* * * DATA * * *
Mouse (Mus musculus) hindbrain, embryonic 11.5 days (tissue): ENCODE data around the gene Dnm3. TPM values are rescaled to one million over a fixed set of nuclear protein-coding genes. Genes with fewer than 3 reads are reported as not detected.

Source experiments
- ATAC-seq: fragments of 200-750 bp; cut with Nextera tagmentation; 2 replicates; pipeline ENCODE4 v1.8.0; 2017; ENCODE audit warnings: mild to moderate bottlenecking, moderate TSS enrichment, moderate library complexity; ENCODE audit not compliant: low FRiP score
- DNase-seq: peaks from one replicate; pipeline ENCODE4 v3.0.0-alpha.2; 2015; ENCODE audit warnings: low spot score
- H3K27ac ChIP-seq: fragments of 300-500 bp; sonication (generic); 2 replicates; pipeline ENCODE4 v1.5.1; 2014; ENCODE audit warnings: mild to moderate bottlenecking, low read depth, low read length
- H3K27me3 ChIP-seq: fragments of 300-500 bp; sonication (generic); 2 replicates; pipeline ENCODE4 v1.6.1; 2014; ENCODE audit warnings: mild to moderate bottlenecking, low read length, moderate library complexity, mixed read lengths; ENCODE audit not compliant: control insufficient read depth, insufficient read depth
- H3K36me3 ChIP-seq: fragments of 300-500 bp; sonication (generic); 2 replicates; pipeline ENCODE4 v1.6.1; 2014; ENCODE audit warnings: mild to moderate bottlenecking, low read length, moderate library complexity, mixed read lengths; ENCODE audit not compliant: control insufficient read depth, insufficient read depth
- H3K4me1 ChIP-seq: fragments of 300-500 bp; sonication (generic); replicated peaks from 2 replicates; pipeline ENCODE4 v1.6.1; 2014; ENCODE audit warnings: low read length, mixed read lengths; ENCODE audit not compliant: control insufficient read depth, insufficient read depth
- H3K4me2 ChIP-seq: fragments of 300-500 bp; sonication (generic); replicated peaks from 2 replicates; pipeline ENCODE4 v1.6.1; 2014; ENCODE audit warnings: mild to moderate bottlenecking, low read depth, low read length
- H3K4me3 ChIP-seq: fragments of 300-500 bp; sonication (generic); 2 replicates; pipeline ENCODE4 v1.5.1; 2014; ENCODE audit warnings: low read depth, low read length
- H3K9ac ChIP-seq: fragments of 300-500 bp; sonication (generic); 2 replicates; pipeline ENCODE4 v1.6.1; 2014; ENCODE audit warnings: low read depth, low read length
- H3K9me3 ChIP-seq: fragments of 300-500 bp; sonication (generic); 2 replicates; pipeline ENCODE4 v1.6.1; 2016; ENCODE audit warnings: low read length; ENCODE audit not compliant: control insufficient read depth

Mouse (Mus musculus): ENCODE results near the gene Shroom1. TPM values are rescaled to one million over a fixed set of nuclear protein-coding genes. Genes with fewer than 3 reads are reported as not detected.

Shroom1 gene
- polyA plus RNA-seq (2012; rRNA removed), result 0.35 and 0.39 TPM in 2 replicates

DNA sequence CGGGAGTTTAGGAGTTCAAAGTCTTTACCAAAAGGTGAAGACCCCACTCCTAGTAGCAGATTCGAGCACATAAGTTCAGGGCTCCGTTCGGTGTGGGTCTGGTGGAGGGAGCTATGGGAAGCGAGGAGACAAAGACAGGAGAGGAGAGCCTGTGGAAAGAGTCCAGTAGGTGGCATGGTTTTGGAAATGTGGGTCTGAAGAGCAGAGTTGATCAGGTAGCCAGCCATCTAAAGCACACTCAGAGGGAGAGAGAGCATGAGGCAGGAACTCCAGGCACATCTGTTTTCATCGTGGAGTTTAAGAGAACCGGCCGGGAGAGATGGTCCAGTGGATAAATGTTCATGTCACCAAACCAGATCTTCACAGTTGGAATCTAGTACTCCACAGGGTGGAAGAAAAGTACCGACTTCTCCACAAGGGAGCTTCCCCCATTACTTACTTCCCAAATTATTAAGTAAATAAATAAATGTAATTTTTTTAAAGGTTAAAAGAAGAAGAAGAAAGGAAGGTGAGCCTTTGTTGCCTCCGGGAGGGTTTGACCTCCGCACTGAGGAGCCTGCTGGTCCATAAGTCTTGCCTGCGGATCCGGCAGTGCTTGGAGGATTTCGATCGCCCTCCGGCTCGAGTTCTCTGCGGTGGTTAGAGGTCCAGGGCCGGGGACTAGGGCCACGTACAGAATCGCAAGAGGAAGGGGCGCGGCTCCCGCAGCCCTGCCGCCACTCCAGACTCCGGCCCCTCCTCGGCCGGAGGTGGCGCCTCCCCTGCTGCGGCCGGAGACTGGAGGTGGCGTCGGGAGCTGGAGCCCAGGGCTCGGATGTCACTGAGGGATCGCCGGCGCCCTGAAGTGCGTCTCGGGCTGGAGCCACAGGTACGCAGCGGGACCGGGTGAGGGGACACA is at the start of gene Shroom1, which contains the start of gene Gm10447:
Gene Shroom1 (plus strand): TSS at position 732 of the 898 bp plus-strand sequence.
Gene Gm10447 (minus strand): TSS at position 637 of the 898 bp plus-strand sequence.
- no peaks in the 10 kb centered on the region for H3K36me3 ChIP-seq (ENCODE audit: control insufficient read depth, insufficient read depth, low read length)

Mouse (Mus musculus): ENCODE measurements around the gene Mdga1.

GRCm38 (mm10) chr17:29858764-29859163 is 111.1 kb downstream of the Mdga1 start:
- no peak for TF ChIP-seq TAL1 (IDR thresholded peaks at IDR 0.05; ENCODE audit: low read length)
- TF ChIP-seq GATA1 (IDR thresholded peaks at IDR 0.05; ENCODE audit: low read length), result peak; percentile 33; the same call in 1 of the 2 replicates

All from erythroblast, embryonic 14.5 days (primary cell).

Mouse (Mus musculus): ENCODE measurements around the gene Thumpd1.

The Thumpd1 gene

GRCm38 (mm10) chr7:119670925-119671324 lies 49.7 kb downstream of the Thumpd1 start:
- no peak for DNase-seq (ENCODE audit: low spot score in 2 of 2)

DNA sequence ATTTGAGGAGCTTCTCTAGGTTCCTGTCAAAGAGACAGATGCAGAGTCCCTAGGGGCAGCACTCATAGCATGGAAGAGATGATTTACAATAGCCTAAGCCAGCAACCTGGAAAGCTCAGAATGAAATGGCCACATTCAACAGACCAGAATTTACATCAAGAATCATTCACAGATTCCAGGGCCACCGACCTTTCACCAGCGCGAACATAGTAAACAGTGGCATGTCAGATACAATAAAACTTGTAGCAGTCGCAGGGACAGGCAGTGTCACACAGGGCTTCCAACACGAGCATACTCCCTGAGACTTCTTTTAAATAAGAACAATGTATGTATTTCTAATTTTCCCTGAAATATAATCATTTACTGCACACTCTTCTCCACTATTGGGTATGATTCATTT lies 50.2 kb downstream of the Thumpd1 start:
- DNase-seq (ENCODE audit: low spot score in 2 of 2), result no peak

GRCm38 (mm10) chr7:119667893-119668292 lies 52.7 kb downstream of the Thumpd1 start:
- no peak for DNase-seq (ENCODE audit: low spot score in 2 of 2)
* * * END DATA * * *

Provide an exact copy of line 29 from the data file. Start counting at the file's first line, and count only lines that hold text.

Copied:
DNA sequence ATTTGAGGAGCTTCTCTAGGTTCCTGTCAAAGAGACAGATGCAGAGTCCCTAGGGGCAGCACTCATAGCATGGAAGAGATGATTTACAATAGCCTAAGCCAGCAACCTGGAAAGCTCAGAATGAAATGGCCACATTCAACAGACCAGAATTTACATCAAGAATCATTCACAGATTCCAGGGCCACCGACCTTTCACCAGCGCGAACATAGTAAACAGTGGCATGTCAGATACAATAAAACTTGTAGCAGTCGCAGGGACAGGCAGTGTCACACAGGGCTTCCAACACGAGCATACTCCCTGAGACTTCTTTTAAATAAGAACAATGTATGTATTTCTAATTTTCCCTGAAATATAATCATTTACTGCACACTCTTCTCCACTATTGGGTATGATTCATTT lies 50.2 kb downstream of the Thumpd1 start: